# Algorithm Selection

Welcome to our mini-course on data science and applied machine learning!

In the previous overview, you learned several different heuristics for effective feature engineering. Those included tapping into domain knowledge and grouping sparse classes.

This guide will explain algorithm selection for machine learning.

However, rather than bombarding you with options, we're going to jump straight to best practices.

We'll introduce two powerful mechanisms in modern algorithms: regularization and ensembles. As you'll see, these mechanisms "fix" some fatal flaws in older methods, which has lead to their popularity.

Let's get started!

## How to Pick ML Algorithms

In this lesson, we'll introduce 5 very effective machine learning algorithms for regression tasks. They each have classification counterparts as well.

And yes, just 5 for now. Instead of giving you a long list of algorithms, our goal is to explain a few essential concepts (e.g. regularization, ensembling, automatic feature selection) that will teach you why some algorithms tend to perform better than others.

In applied machine learning, individual algorithms should be swapped in and out depending on which performs best for the problem and the dataset. Therefore, we will focus on intuition and practical benefits over math and theory.

## Why Linear Regression is Flawed

To introduce the reasoning for some of the advanced algorithms, let's start by discussing basic linear regression. Linear regression models are very common, yet deeply flawed.

Simple linear regression models fit a "straight line" (technically a hyperplane depending on the number of features, but it's the same idea). In practice, they rarely perform well. We actually recommend skipping them for most machine learning problems.

Their main advantage is that they are easy to interpret and understand. However, our goal is not to study the data and write a research report. Our goal is to build a model that can make accurate predictions.

In this regard, simple linear regression suffers from two major flaws:

1. It's prone to overfit with many input features.
2. It cannot easily express non-linear relationships.

Let's take a look at how we can address the first flaw.

## Regularization in Machine Learning

This is the first "advanced" tactic for improving model performance. It’s considered pretty "advanced" in many ML courses, but it’s really pretty easy to understand and implement.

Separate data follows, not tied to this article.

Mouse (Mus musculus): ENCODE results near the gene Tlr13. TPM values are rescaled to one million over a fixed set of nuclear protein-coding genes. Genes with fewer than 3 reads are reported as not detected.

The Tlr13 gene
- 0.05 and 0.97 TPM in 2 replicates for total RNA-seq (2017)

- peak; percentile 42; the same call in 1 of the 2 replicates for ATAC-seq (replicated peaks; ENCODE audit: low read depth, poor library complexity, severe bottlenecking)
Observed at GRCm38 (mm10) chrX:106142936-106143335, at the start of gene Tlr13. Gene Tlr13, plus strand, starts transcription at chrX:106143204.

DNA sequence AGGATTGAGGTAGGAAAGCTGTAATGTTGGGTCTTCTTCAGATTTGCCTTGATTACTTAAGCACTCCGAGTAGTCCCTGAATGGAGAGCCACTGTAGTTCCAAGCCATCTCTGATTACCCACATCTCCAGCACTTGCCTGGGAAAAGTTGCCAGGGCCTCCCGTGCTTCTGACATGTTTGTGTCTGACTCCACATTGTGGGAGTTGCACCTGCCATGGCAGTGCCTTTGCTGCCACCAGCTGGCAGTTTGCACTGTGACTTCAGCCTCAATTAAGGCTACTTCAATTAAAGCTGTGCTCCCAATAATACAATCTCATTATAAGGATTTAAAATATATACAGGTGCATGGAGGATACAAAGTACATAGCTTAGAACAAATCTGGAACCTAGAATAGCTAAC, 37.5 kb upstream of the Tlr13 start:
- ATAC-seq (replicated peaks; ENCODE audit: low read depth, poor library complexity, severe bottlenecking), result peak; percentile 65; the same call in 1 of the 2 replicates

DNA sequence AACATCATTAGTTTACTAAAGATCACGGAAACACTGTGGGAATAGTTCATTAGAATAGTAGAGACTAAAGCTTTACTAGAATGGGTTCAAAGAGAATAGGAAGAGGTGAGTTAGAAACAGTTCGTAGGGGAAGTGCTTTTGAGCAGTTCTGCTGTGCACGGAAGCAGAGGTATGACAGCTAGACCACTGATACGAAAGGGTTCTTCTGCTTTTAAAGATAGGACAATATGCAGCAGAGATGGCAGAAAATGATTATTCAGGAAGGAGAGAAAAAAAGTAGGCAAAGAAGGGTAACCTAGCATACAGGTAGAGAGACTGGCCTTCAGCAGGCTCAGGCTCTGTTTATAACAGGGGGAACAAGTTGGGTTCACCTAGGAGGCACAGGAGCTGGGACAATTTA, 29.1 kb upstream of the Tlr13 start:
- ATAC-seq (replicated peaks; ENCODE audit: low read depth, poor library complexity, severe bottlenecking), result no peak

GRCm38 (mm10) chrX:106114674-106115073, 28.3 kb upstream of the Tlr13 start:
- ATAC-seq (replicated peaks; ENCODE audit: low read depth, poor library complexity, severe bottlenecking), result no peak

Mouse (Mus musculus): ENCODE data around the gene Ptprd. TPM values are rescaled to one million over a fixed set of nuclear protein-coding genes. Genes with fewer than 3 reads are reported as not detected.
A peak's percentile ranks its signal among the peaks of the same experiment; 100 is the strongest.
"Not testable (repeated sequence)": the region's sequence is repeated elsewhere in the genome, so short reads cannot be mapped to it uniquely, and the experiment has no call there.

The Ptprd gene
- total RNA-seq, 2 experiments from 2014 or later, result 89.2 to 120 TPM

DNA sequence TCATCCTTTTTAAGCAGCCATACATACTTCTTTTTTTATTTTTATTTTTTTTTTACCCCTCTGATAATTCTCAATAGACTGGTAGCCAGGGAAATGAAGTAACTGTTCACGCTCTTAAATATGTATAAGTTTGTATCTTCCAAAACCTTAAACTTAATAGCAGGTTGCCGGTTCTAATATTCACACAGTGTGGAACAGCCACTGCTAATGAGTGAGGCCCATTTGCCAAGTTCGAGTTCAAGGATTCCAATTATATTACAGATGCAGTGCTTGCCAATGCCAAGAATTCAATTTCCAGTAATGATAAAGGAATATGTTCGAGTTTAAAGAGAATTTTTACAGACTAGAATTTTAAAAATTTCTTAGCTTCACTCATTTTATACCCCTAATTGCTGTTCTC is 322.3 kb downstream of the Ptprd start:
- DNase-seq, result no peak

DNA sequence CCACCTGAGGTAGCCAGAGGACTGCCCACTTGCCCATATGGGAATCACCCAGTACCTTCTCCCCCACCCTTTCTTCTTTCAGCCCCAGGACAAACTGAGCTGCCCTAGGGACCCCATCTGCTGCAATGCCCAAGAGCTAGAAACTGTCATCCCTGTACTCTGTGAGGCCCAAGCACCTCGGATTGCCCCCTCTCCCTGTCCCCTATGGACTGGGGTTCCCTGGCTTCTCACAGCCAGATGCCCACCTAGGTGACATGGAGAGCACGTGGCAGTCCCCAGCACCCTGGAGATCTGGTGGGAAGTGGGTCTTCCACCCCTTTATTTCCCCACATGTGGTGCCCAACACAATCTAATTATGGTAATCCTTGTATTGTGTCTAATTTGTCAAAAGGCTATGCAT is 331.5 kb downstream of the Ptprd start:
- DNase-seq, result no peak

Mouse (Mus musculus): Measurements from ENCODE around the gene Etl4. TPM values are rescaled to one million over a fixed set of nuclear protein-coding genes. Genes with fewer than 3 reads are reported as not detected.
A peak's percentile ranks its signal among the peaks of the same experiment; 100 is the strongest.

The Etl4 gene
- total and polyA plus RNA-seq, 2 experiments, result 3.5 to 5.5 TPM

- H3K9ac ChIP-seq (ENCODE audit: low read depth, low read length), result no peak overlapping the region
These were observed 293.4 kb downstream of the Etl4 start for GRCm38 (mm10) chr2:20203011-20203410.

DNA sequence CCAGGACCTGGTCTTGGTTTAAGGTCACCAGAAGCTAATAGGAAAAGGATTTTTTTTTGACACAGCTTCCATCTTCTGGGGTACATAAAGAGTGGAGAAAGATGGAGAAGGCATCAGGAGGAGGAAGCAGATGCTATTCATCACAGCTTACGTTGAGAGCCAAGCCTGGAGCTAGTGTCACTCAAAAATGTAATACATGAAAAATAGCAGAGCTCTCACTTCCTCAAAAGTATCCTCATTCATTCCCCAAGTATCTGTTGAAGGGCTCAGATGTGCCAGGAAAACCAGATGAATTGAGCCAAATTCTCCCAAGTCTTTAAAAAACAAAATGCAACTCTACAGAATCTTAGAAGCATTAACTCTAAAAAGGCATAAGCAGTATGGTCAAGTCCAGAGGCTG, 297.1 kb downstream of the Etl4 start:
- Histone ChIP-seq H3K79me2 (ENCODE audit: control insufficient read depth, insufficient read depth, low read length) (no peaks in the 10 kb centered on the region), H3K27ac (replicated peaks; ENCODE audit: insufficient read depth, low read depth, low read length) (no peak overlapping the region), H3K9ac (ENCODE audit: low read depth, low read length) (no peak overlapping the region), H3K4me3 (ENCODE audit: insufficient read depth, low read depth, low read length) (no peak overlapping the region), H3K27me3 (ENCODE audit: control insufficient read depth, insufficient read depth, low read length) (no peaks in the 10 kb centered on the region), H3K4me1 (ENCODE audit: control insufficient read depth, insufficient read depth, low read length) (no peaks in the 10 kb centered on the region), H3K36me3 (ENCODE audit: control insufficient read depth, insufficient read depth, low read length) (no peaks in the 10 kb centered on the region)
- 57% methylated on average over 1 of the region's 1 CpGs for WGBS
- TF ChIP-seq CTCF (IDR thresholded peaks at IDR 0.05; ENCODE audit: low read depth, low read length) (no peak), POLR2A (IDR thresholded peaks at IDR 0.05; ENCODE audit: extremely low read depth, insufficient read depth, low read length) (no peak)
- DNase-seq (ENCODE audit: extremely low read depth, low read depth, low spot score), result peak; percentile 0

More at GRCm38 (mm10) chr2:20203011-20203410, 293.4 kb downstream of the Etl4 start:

The first flaw of linear models is that they are prone to be overfit with many input features.

Let's take an extreme example to illustrate why this happens:

• Let's say you have 100 observations in your training dataset.
• Let's say you also have 100 features.
• If you fit a linear regression model with all of those 100 features, you can perfectly "memorize" the training set.
• Each coefficient would simply memorize one observation. This model would have perfect accuracy on the training data, but perform poorly on unseen data.
• It hasn’t learned the true underlying patterns; it has only memorized the noise in the training data.

Regularization is a technique used to prevent overfitting by artificially penalizing model coefficients.

• It can discourage large coefficients (by dampening them).
• It can also remove features entirely (by setting their coefficients to 0).
• The "strength" of the penalty is tunable. (More on this tomorrow...)

## Regularized Regression Algos

There are 3 common types of regularized linear regression algorithms.

## Decision Tree Algos

Awesome, we’ve just seen 3 algorithms that can protect linear regression from overfitting. But if you remember, linear regression suffers from two main flaws:

1. It's prone to overfit with many input features.
2. It cannot easily express non-linear relationships.

How can we address the second flaw?

We need a different strategy...

Well, we need to move away from linear models to do so.... we need to bring in a new category of algorithms.